PGC's Q & A with Playwrights Theatre Centre
Heidi Taylor, Incoming Artistic and Executive Director at Playwrights Theatre Centre is interviewed by Playwrights Guild of Canada about what playwrights can expect when they work with Playwrights Theatre Centre, PTC’s various programs, and details on an exciting upcoming workshop on “How to Submit a Play” that Heidi will be heading at PGC on May 24, 2012 during a visit to Toronto.
On May 28, Heidi has also organized a cabaret in Toronto featuring PGC members Joan Kivanda, Florence Gibson MacDonald, Robert Plowman, Elyne Quan, Andrew Templeton, José Teodoro, and David Yee—so mark your calendars and come out for the fun!
1. How do playwright development centres fit into Canadian theatre ecology?
I think the play development centres are a sort of underground stream that feeds Canadian theatre across the country. The movement of writers between centres helps keep ideas circulating at an early stage. We have allegiances to our local communities and connect nationally through the PDCC, and other national networks and organizations like LMDA. We share critical questions about how to develop work, whose work is being developed, and what the development and producing climate is like across the country.
2. What is Playwrights Theatre Centre’s mandate?
PTC is a dramaturgically-focused theatre company that finds, nurtures, and advances the Canadian playwright. We develop new plays from creation to performance.
3. What services does Playwrights Theatre Centre offer to playwrights? Can you speak a bit about some of the various programs you offer, such as the Dramaturgical Reading Program, PTC’s Writer’s Colony, Writers Block Programs, the Associates, and special workshops? How does each program differ from one another?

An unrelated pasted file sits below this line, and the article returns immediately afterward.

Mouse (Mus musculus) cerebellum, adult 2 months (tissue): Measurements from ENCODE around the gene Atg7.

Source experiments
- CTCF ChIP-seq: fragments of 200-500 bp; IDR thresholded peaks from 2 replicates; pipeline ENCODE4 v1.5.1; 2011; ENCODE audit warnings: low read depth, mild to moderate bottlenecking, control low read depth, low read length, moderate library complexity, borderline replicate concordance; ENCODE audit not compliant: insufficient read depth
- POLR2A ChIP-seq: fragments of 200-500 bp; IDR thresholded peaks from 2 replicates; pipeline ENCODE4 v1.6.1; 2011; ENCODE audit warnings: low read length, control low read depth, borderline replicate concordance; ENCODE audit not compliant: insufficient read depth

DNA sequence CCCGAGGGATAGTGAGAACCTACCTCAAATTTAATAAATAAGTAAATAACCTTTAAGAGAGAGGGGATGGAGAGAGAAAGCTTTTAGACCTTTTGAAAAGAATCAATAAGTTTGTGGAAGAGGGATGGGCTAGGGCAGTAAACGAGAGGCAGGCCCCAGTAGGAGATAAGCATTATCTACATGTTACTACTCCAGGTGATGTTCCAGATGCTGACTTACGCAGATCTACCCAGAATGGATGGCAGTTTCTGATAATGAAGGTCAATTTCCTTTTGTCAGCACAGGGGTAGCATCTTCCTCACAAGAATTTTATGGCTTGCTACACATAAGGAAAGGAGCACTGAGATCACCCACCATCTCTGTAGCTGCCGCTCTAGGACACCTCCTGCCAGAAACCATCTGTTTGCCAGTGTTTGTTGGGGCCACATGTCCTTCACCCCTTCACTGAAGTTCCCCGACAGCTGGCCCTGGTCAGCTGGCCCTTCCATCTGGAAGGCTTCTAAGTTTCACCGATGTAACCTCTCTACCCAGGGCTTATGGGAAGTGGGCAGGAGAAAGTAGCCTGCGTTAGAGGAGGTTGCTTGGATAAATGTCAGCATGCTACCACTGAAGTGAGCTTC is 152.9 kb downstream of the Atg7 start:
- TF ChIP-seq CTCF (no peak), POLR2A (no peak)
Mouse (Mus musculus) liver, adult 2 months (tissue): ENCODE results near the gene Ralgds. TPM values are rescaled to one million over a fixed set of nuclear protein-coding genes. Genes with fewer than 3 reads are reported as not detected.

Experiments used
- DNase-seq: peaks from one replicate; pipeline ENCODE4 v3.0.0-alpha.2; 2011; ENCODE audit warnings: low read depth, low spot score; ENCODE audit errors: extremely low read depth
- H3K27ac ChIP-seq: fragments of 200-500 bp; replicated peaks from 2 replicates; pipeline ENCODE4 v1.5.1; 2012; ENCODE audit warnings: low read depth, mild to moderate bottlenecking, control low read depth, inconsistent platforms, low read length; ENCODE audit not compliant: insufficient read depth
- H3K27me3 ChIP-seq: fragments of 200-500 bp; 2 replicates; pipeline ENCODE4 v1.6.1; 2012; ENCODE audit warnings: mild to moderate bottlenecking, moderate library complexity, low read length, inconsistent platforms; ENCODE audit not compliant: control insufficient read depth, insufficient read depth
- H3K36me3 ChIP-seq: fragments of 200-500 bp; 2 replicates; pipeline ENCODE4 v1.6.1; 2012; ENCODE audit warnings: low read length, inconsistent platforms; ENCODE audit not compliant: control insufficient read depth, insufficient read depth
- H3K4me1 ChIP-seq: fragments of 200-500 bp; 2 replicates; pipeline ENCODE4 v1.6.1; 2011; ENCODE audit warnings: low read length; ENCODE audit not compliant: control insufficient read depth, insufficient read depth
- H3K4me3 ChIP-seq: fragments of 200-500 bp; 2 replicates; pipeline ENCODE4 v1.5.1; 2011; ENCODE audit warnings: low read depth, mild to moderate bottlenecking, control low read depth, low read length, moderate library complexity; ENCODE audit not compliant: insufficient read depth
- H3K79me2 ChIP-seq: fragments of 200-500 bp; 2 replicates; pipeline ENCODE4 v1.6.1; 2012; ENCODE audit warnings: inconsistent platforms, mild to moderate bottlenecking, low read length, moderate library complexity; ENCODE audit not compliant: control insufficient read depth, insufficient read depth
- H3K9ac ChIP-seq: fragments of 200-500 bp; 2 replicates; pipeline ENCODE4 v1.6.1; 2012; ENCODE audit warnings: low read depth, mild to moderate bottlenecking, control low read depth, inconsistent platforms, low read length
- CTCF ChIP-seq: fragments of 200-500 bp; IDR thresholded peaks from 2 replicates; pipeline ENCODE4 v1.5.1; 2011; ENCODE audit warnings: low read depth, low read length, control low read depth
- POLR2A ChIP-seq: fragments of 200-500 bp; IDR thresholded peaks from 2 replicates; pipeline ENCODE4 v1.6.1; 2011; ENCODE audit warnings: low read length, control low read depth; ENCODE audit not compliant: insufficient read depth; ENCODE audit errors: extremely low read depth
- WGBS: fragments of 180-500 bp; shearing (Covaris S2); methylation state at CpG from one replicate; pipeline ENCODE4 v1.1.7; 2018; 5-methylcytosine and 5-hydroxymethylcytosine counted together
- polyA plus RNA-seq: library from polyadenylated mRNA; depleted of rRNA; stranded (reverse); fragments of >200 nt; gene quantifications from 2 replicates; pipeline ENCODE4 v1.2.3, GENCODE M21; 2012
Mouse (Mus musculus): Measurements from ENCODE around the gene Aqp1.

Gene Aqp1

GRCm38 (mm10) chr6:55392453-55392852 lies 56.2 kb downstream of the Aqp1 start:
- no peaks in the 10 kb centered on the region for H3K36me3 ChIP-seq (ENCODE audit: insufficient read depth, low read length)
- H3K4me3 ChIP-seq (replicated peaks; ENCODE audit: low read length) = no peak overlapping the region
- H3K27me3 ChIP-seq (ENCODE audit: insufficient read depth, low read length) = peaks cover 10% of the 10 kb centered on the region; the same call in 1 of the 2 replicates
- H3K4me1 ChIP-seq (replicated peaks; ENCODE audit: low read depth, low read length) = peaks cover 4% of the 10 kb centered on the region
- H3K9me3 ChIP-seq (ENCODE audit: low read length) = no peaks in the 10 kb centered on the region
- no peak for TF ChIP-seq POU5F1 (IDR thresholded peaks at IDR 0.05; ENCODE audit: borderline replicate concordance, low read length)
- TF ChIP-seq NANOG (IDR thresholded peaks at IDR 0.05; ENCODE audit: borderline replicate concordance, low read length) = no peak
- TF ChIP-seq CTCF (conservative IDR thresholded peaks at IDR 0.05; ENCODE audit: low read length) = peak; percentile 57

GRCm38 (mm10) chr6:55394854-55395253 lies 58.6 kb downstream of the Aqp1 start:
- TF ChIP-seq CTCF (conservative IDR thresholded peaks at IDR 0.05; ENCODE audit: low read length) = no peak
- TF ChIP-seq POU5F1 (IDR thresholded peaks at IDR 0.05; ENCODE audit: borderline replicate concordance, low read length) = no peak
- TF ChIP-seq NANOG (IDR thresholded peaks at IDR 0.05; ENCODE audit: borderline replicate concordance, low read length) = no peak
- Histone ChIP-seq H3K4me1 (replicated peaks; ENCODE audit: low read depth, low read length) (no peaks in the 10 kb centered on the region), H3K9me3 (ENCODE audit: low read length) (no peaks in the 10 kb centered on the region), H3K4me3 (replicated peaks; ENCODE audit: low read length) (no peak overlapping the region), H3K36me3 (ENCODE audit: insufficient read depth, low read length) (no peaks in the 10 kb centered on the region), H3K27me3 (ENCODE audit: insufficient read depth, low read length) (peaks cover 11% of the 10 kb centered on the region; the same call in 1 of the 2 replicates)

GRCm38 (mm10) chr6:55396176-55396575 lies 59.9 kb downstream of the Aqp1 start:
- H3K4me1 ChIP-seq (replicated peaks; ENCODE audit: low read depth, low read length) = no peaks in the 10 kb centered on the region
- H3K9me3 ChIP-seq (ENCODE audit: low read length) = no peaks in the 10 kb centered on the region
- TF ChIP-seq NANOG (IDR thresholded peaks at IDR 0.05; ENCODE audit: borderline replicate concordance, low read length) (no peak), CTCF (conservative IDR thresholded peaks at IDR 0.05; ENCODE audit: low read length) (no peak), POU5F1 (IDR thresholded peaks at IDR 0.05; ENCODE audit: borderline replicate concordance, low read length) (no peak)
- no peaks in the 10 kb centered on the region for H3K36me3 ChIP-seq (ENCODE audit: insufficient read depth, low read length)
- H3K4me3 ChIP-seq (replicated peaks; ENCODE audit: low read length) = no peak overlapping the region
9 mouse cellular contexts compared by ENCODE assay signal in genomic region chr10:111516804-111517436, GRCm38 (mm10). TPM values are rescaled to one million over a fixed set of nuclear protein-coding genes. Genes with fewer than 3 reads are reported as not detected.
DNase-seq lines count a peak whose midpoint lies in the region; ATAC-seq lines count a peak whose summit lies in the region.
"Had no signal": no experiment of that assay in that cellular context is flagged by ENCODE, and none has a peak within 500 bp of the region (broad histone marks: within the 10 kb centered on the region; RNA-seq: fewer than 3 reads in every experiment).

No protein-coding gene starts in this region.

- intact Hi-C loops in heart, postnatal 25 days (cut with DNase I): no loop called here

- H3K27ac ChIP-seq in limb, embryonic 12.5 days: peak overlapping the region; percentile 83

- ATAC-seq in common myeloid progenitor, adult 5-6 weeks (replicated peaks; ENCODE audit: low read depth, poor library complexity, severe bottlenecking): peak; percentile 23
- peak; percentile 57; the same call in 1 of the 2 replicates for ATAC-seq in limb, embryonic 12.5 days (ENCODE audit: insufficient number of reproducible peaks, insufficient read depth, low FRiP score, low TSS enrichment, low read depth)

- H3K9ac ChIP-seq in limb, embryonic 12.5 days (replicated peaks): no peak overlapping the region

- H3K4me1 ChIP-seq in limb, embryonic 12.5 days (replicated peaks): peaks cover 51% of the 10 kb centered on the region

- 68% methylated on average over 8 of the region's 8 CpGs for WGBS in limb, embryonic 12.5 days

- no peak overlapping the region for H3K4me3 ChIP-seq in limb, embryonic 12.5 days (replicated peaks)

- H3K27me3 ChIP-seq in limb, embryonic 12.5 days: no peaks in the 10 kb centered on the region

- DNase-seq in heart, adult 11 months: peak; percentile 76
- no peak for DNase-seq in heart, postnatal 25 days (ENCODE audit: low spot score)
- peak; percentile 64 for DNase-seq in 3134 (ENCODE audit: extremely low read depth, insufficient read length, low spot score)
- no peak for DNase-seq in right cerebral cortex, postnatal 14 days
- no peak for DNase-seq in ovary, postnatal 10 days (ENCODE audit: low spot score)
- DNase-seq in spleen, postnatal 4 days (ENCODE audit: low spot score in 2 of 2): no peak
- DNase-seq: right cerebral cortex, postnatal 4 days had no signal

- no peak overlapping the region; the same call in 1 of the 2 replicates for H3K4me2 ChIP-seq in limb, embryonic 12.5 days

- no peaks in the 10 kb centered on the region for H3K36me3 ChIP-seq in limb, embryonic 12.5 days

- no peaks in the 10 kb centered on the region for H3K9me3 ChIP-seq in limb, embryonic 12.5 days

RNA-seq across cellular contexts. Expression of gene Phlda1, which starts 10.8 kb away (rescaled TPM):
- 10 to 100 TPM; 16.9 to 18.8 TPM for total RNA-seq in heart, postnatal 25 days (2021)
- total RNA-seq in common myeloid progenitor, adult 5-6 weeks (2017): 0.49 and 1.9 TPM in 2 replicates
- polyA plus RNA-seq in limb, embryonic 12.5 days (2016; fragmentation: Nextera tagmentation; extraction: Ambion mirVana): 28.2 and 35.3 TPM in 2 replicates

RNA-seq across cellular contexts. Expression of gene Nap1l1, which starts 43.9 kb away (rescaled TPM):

As a dramaturgically-focused theatre company, our programs are focused towards professional writers—at any stage of their practice. We curate our development programs, The PTC Associates and the PTC Writers’ Colony, to create long-lasting creative relationships with writers whose artistic vision excites us. Those programs are by application—the next call for the Colony will be out in May 2012, the call for the PTC Associates is January 2013. We aim to contribute substantially to a writer’s process—our dramaturgical skills are the fundamental resource we offer.
To find the writers whom we can best support, we engage with the playwriting community through our access programs, the Writers Blocks and the Dramaturgical Reading Program (DRP). Our Writers Blocks are 8-10 session programs, led by PTC staff or professionals from the community. They develop skills for emerging writers, from nuts and bolts writing questions to self-producing. The DRP is a fee-for-service script report program. I match scripts with local dramaturgs, who give professional assessments of the plays. That program can be accessed nationally. We also support alumni of our professional development programs as they form their own companies and writing groups, through use of our meeting space, references, and advice on professional strategy.
4. a) Tell PGC’s members a bit about what PTC Associates do during their three year term at Playwrights Theatre Centre?